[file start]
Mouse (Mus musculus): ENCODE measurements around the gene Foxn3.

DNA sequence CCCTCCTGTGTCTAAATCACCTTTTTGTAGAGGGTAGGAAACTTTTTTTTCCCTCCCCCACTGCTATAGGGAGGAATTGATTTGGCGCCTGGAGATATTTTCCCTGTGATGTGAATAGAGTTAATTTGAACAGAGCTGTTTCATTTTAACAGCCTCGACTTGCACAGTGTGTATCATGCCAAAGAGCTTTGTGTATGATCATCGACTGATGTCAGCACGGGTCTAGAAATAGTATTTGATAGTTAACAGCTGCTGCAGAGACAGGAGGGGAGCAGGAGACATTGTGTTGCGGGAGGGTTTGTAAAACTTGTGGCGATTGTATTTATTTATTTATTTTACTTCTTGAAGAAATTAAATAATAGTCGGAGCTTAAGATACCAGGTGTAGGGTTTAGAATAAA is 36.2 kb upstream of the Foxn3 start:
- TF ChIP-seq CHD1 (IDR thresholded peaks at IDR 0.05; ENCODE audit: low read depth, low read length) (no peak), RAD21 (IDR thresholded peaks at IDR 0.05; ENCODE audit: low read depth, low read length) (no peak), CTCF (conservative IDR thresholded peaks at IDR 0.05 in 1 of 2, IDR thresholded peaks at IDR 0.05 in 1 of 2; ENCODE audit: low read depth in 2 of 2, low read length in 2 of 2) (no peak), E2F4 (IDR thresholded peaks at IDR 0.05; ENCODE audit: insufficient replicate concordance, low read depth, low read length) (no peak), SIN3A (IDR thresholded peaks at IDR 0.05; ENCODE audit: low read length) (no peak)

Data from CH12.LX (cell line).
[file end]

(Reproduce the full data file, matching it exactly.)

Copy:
Mouse (Mus musculus): ENCODE measurements around the gene Foxn3.

DNA sequence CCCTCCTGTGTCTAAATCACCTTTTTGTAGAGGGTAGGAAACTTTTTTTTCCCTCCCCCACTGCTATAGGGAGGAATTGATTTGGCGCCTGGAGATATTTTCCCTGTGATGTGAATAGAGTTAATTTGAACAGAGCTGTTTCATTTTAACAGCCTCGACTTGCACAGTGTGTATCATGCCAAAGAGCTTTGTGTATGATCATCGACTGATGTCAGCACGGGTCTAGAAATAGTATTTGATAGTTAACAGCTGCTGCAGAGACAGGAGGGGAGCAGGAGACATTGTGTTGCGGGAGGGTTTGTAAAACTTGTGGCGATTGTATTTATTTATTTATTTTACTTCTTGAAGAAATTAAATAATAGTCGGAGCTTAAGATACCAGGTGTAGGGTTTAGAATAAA is 36.2 kb upstream of the Foxn3 start:
- TF ChIP-seq CHD1 (IDR thresholded peaks at IDR 0.05; ENCODE audit: low read depth, low read length) (no peak), RAD21 (IDR thresholded peaks at IDR 0.05; ENCODE audit: low read depth, low read length) (no peak), CTCF (conservative IDR thresholded peaks at IDR 0.05 in 1 of 2, IDR thresholded peaks at IDR 0.05 in 1 of 2; ENCODE audit: low read depth in 2 of 2, low read length in 2 of 2) (no peak), E2F4 (IDR thresholded peaks at IDR 0.05; ENCODE audit: insufficient replicate concordance, low read depth, low read length) (no peak), SIN3A (IDR thresholded peaks at IDR 0.05; ENCODE audit: low read length) (no peak)

Data from CH12.LX (cell line).